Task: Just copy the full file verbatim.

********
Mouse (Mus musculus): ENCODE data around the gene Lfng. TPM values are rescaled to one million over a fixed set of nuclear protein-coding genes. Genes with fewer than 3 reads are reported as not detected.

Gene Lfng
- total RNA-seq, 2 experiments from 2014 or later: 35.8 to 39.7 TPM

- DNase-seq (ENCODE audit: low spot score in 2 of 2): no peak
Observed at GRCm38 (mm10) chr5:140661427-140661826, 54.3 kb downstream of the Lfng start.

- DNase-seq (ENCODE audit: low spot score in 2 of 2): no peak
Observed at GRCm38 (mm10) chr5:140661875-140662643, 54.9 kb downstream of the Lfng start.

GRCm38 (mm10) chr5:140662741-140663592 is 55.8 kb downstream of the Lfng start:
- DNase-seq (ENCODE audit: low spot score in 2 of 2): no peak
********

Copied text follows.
Mouse (Mus musculus): ENCODE data around the gene Lfng. TPM values are rescaled to one million over a fixed set of nuclear protein-coding genes. Genes with fewer than 3 reads are reported as not detected.

Gene Lfng
- total RNA-seq, 2 experiments from 2014 or later: 35.8 to 39.7 TPM

- DNase-seq (ENCODE audit: low spot score in 2 of 2): no peak
Observed at GRCm38 (mm10) chr5:140661427-140661826, 54.3 kb downstream of the Lfng start.

- DNase-seq (ENCODE audit: low spot score in 2 of 2): no peak
Observed at GRCm38 (mm10) chr5:140661875-140662643, 54.9 kb downstream of the Lfng start.

GRCm38 (mm10) chr5:140662741-140663592 is 55.8 kb downstream of the Lfng start:
- DNase-seq (ENCODE audit: low spot score in 2 of 2): no peak